Patterns of Contrast
Presenting the Level Parameter Segmentation Model – A tool for assuring variation in game level design
In January 2009 I handed in my Master’s thesis in which I attempted to construct a level parameter segmentation model (LPS-model), for linear AAA-game level design, based on universal design principles. From my abstract:
The goal is to identify universal principles which can be organized within a structuralistic framework to aid designers in creating a more interesting play experience. A semantic analysis of a number of reviews reveals the parameters which game critics emphasize the most, and these parameters become the groundwork for the LPS-model, combined with a look into tips & tricks from industry professional and game scholars.
Additionally I will present a theory on neuroaesthetics which identifies Contrast, Rhythm, Balance and Proportion as the most important aspects of human aesthetic appreciation, which will further justify the overarching claim of this thesis; that variation, in its own right, is an extremely important aspect of any experience, thus being the prime focus of the LPS-model. With variety as the ‘meta-principle’ the identification of areas of discussion, which are subject of critic emphasis, allows the LPS-model to categorize the elements of play experience which could benefit from having orchestrated variation i.e. assuring that the player is never exposed to the same stimuli for a longer period of time, by changing setting, lighting, gameplay etc.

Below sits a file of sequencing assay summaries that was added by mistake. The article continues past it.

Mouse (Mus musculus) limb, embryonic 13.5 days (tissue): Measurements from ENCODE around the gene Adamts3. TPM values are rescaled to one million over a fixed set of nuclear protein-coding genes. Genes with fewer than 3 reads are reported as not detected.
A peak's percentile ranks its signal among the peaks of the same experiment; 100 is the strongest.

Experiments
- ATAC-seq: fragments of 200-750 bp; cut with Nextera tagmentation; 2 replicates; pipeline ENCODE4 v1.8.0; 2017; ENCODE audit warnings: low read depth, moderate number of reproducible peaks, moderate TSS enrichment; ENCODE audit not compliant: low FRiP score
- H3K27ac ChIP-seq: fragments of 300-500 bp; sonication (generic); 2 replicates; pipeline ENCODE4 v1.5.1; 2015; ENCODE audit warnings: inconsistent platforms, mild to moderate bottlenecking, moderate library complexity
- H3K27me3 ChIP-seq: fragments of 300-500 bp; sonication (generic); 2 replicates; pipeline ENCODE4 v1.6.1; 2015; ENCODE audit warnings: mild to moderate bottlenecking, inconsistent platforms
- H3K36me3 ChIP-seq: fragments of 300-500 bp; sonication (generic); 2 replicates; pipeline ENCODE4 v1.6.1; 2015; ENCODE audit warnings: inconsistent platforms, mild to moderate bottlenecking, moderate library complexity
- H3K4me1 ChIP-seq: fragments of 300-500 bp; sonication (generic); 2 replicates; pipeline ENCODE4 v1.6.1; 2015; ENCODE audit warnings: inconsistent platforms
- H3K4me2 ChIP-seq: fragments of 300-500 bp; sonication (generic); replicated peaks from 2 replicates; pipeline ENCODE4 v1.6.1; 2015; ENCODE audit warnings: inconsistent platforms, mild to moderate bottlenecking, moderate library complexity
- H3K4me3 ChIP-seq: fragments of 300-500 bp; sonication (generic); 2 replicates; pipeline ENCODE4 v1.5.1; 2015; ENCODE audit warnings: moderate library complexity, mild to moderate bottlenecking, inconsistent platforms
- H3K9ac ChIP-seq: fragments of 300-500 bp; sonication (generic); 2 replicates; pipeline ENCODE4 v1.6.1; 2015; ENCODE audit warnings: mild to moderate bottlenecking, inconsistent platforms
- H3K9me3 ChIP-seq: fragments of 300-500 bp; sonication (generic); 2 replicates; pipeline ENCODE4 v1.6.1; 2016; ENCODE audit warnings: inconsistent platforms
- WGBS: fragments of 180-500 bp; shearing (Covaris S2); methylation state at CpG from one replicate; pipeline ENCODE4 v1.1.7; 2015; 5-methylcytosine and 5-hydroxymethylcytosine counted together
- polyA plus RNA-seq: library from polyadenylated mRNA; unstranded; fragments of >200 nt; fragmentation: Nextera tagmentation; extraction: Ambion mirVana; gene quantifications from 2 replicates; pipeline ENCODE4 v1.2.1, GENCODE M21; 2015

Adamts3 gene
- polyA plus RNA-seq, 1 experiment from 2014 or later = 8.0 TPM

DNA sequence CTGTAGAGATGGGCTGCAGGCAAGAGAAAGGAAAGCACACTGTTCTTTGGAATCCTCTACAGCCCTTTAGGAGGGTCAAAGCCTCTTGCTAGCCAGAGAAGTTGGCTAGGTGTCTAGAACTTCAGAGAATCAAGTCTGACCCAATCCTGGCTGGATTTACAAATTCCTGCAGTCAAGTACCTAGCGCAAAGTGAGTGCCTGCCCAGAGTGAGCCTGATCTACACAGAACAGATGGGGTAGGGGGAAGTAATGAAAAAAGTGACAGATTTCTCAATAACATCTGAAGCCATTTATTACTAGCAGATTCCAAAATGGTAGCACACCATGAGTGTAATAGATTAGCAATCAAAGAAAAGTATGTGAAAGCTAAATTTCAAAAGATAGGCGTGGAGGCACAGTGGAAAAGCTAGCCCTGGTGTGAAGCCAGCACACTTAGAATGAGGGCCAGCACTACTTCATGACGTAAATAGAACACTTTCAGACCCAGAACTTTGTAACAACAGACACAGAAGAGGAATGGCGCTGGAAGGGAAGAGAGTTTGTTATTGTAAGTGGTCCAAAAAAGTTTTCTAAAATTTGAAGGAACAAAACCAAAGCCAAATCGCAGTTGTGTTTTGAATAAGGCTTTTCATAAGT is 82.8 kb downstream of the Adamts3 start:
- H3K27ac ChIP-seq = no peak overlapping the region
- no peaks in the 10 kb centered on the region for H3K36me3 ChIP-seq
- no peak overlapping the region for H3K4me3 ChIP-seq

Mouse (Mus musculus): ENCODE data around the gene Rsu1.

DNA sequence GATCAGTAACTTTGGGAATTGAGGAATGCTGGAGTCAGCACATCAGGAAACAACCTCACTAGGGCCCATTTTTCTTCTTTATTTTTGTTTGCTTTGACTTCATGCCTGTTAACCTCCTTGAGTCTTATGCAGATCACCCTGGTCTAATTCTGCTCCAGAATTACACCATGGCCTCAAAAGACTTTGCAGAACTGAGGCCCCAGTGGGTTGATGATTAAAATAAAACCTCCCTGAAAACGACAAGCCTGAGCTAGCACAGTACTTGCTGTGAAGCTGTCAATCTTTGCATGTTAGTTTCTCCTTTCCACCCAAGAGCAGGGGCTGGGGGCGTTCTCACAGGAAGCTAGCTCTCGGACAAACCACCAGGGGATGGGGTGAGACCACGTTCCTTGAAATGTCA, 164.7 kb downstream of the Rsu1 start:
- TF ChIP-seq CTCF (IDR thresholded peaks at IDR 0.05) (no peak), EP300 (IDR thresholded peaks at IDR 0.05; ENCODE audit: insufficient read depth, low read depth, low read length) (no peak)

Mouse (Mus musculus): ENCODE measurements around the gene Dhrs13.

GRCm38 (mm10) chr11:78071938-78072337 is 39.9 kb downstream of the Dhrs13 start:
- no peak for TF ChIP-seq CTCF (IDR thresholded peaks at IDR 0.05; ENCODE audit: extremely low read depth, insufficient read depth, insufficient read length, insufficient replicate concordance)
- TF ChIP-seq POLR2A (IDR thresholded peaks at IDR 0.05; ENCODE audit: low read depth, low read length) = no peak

The LPS-model is a physical model, which is meant to be hung on the wall and provide a visual overview of how the various parts of the game play together. Since game development is iterative by nature, the constant changes can often blur the outlook on the game. Being that the LPS-model is easily modifiable, it allows designers to get instant feedback on the effects of the change. In conjunction with being a tool for designers to verify that the design vision is adhered to, the model also provides a tool for communicating changes throughout the entire team without each team member having to constantly attend meetings or frequently re-read the design manual. The LPS-model, as a tool for communication, is not thoroughly addressed in this thesis, since validation would imply using the model in a large scale production. Instead the focus is on its use in design, and an analysis of a critic acclaimed game is performed to verify if it adheres to the principles set forth by this thesis.